By Connor Mitchell
SPLC Staff Writer
Article was originally published April 4, 2017
Somewhere between 900 to 1,200 newspapers were stolen from the Virginia Tech campus last week after a seemingly routine update to a local murder trial involving two former university students.
Andrea Pappas, editor-in-chief of the Collegiate Times, said newspaper staffers noticed late Thursday afternoon that 12 on-campus distribution boxes were completely empty. She said that while the lead story of a day was the murder trial update, there was nothing controversial enough to expect the day’s papers to be stolen.
“That was a little controversial, but it was something that every news outlet had been covering,” she said. “We didn’t think we had any content running that would’ve caused people to want to steal [that day’s papers].”
Pappas said the theft cost the Collegiate Times $250 to $300, or around half of its normal printing budget for one bi-weekly run. She said the paper reported the theft to the campus authorities, who said that because paper is free for the public the police could not open an investigation or potentially charge anyone with a crime.
If there was a second theft, Pappas said she was told, the authorities could launch an investigation, but because it was the first incident there was nothing to be done, even if the motivation was to interfere with news distribution.
The Collegiate Times reached out to university officials to see if restitution could be paid for the lost papers, but has not yet received a response, Pappas said.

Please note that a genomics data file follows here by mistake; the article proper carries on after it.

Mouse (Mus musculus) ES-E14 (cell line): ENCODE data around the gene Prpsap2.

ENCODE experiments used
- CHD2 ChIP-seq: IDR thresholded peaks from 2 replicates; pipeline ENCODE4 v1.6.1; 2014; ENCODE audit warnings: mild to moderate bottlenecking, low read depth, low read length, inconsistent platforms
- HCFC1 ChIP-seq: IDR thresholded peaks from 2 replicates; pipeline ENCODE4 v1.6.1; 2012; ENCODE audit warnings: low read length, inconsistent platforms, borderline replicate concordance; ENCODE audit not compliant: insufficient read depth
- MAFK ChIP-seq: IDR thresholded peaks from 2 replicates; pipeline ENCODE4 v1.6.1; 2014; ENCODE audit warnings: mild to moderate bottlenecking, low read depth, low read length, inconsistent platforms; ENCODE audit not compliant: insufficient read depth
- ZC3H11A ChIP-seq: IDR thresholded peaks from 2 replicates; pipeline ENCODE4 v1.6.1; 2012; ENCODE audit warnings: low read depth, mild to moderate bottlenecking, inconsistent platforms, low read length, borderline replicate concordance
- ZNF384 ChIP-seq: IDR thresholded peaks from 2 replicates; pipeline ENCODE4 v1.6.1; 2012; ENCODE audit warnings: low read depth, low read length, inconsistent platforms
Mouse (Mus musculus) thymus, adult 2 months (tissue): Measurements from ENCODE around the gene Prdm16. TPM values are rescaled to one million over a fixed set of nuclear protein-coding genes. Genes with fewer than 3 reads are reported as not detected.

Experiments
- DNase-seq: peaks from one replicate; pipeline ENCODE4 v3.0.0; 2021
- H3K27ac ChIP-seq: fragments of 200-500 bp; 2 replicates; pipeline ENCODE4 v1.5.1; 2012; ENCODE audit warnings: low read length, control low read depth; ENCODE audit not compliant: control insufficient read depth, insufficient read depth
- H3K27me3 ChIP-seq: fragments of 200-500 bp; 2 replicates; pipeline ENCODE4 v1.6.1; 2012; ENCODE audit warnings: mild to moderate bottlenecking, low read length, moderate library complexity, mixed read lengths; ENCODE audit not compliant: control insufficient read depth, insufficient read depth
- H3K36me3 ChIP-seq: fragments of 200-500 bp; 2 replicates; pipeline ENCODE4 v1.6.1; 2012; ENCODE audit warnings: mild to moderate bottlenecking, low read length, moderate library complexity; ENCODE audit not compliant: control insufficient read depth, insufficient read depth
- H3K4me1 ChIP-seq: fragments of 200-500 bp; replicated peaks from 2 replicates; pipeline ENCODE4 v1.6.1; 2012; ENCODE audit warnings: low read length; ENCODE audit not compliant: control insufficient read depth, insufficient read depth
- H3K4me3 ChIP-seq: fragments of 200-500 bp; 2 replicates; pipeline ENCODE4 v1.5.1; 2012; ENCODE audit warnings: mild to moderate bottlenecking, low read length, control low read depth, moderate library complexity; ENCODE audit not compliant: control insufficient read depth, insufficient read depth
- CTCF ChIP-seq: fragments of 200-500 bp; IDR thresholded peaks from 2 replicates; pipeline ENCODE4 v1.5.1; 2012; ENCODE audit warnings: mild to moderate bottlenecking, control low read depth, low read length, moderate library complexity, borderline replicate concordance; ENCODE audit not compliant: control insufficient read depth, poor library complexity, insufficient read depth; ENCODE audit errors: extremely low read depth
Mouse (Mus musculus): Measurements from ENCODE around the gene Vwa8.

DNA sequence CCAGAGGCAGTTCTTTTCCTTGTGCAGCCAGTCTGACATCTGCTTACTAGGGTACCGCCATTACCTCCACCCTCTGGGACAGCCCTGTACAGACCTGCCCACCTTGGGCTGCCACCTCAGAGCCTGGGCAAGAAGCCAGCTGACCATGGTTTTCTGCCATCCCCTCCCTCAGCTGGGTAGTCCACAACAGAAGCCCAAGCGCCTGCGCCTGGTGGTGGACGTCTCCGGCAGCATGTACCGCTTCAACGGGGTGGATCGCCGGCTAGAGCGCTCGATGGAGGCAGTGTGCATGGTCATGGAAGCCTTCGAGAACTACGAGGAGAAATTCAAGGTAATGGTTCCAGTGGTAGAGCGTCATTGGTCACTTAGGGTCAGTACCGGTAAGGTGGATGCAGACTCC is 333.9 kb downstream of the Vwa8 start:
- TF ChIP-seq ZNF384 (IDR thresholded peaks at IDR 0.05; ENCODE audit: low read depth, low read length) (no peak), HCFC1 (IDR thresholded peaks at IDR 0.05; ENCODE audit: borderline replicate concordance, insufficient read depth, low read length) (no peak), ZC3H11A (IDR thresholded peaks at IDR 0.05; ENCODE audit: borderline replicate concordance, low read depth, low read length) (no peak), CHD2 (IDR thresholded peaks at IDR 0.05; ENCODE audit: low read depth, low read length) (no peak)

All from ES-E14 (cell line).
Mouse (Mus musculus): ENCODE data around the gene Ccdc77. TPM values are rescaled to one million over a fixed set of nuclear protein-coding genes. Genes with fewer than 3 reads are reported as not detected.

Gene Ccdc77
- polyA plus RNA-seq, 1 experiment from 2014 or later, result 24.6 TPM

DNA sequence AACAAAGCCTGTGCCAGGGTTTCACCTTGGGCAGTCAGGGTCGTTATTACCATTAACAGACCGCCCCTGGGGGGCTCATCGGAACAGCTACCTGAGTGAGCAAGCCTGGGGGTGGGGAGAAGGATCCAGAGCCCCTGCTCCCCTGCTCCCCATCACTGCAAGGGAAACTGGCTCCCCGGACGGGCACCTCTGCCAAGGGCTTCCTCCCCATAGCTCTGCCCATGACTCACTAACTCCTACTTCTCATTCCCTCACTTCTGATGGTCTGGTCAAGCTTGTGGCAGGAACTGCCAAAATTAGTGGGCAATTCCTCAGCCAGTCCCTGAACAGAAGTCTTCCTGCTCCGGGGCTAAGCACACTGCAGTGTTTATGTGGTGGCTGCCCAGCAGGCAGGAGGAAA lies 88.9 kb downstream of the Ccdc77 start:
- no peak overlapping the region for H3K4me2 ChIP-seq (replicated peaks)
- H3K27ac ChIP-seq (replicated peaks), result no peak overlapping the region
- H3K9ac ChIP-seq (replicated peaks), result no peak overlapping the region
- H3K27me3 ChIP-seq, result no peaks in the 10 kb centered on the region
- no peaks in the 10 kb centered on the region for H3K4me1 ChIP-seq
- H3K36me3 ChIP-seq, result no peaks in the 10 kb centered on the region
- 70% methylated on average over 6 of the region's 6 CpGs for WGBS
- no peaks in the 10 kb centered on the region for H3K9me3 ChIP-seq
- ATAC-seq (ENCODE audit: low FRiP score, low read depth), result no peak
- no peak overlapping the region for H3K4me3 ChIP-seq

“It definitely seems like [the thieves] were targeting university boxes. There might be a small chance, however, it’s also very hard to say,” she said.
Pappas said she has never experienced anything like this in her nearly four years with the Collegiate Times.
The SPLC has compiled legal guides to handling newspaper thefts, including a checklist of what to do before and after newspapers are stolen.
“While most college newspapers are distributed without charge (most student media have determined it would actually cost more to collect money at the point of distribution than it is worth), they are certainly not ‘free,”’ the guide reads in part. “Like other types of theft, newspaper thieves deprive rightful owners of their valuable property. Among other expenses, student news organizations pay editorial staff to produce the newspaper, advertising staff to sell ads, printers to print it and circulation staff to distribute the finished product.”
“Newspaper theft presents a serious threat to the viability of the student press community; letting the thieves get away with it threatens the viability of a free press itself.”
Note from the editor:
This story was authorized for reprint by the Student Press Law Center under creative commons usage. According to splc. org, “The Student Press Law Center is an advocate for stu- dent First Amendment rights, for freedom of online speech, and for open government on campus. The SPLC provides information, training and legal assistance at no charge to student journalists and the educators who work with them.”
“Since 1974, the Student Press Law Center has been the na- tion’s only legal assistance agency devoted exclusively to edu- cating high school and college journalists about the rights and responsibilities embodied in the First Amendment and sup- porting the student news media in their struggle to cover im- portant issues free from censorship. The SPLC provides free legal advice and information as well as low-cost educational materials for student journalists on a wide variety of topics. In addition, the SPLC operates a formal Attorney Referral Net- work of approximately 150 lawyers across the country who are available to provide free legal representation to local students when necessary. Approximately 2,500 student journalists, teachers and others contact the SPLC each year from all 50 states and the District of Columbia.”